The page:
All I can say is, no one was injured. So that's a good thing. Other than that, the first day trip out wearing the stilettos was not what I would call a smashing success.
I knew I wanted to wear my new spiky shoes last night to a Toastmasters supper club meeting where I was competing in an evaluation contest. So on Tuesday, wearing shorts and a t-shirt, I strapped on the stilettos and proceeded to clump around the house.
The cats ran for cover when the saw me coming. THUNK, THUNK, THUNK... I thundered down the hall, knees bent for balance, heels wobbling like I was wearing ice-skates. I called my friend Trisha while walking around the house.
"What is that horrible noise?" she asked over the phone.
KA-CHUNK, KA-CHUNK, KA-CHUNK. "That's me, walking like a lady," I answer.
"You are in deep trouble," she said, laughing.
Still, I managed a few turns around the carpet and thought I was ready.
I dressed carefully for last night's event. I looked pretty good until I strapped on the heels. Then I looked hot. Two inches in height can really make a difference in your confidence level.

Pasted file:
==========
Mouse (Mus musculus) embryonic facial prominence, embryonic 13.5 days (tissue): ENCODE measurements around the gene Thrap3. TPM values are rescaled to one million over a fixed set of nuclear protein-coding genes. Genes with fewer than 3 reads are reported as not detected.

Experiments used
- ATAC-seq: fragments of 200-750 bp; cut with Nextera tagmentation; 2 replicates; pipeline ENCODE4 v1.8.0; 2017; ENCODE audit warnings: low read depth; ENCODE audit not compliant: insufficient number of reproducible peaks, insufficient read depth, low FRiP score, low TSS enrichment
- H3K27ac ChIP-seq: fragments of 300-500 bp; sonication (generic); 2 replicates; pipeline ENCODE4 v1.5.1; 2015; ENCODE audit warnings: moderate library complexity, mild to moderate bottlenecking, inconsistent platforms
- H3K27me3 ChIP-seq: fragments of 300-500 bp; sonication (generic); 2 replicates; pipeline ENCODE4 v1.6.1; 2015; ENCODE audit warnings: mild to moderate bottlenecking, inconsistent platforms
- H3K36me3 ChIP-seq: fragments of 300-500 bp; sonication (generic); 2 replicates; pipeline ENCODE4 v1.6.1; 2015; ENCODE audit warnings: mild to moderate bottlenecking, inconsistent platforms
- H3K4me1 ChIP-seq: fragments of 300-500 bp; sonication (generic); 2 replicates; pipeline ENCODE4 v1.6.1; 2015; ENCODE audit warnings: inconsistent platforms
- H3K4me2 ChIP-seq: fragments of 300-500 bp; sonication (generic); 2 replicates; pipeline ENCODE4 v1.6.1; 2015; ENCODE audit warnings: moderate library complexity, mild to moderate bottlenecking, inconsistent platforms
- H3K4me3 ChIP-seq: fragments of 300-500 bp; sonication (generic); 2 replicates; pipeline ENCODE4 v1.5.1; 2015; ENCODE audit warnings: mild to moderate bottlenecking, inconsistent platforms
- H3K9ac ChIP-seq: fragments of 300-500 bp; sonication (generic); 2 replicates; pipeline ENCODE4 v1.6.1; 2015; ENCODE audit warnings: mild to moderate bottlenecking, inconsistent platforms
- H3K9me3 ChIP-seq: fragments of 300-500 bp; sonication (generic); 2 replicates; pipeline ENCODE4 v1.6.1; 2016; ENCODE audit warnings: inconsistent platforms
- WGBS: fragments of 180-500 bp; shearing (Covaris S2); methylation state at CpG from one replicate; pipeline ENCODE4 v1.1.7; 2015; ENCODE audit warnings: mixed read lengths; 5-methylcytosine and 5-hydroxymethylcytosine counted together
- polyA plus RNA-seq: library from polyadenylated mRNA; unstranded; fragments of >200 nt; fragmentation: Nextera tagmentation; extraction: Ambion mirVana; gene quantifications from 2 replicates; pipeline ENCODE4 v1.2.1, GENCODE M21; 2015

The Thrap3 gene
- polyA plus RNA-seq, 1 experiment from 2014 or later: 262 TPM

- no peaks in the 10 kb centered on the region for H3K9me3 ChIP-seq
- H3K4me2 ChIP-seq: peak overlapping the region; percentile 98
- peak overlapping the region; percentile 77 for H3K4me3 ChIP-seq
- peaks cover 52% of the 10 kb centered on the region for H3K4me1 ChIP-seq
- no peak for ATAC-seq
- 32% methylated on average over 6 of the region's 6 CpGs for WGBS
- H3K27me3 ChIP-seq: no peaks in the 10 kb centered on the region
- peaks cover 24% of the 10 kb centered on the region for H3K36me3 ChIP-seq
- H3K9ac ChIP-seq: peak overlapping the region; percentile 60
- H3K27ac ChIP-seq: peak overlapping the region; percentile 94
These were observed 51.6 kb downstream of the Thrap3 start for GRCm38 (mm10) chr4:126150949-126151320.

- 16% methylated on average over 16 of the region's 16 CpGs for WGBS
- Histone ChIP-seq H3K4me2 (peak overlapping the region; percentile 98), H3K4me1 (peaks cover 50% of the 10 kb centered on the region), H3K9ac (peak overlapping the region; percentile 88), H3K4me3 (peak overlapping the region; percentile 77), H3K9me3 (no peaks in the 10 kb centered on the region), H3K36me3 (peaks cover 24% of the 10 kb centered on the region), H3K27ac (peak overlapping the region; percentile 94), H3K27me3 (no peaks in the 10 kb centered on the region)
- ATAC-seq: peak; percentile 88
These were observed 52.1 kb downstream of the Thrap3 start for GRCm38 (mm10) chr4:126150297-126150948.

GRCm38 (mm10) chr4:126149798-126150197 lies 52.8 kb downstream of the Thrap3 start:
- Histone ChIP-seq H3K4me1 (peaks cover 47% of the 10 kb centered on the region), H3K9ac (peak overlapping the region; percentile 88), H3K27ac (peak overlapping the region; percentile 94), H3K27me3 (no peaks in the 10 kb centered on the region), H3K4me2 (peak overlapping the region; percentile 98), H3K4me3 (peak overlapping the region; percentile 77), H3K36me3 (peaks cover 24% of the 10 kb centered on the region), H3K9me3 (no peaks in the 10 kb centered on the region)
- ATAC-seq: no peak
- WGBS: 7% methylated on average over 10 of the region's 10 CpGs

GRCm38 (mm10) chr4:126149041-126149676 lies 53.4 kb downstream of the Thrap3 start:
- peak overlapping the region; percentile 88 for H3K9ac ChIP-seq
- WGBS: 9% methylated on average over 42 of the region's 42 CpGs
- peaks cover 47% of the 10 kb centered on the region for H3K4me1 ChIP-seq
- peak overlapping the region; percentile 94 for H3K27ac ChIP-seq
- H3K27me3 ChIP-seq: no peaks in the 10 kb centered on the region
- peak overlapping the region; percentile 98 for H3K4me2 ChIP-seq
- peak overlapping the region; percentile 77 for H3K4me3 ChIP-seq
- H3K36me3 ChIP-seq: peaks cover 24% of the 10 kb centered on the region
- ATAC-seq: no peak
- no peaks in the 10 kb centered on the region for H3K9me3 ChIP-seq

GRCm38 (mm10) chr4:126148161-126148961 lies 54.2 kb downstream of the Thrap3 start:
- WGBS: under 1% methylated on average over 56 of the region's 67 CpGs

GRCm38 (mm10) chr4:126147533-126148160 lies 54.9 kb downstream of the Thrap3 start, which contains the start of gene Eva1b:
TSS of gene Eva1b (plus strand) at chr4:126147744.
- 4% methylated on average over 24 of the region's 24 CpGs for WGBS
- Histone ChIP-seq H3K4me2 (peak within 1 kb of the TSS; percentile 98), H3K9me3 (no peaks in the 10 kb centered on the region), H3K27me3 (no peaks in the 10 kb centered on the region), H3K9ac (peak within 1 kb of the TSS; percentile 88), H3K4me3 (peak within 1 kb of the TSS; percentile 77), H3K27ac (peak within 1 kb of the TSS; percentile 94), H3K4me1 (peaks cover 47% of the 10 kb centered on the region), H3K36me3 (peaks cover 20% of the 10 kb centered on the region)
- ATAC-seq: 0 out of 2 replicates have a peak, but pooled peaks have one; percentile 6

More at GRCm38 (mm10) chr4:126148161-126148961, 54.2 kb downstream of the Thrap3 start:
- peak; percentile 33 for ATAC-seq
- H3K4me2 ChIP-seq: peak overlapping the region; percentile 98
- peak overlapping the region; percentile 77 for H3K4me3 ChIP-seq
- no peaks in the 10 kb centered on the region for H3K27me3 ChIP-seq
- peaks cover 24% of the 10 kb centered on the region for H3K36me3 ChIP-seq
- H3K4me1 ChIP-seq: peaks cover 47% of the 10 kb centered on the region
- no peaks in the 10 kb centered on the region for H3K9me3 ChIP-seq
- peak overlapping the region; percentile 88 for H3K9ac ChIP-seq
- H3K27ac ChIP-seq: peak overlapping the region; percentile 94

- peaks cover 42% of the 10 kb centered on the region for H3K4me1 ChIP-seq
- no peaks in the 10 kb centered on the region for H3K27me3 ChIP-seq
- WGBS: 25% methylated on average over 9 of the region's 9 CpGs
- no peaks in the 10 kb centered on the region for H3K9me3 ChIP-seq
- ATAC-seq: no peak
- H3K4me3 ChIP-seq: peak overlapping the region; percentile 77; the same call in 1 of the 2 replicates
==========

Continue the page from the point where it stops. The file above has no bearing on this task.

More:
I didn't even try wearing the heels in the car, figuring I'd probably catch a spike in the gas pedal and mow down a tree. So I waited until I reached the parking lot to slide my pretty pumps on.
I got out of my car and headed across the lot. Horrible. I had to take smaller, baby steps to keep my balance but even so, I'm pretty sure I was lurching forward at a 90 degree angle. I met another woman in my TM group, coming in, who was suffering from a slight limp. I have never been so grateful. I acted like I slowed my pace to match hers, all the while offering silent prayers of thanks that I had a reason to walk slow and carefully.
There was one point--and I'm laughing as I write this, remembering--where I was walking with a group of people toward the door. We were walking slowly, talking, and then paused by a glass door. I guess I leaned back a little too far because I swear to God, I almost lost my balance and fell backward. It was like a Bugs Bunny moment as I teetered on the end of my heels, waiting to see which way I would fall. Thankfully, there must have been a slight wind that pushed me back upright.
Here's the sad part. I know if I had been an observer watching me, my thoughts would have been, "Poor girl. Who is she trying to impress?" But that is the magic--and danger--of the stiletto. I know it's a stupid shoe...impractical, unsafe, and potentially dangerous to the health of my feet and spine. But then I stand (unmoving, of course) in front of a mirror and admire how I look in them. Hot.
Yea, I'll give them another go tomorrow.
(READ Part I Here: I'm A Woman Now)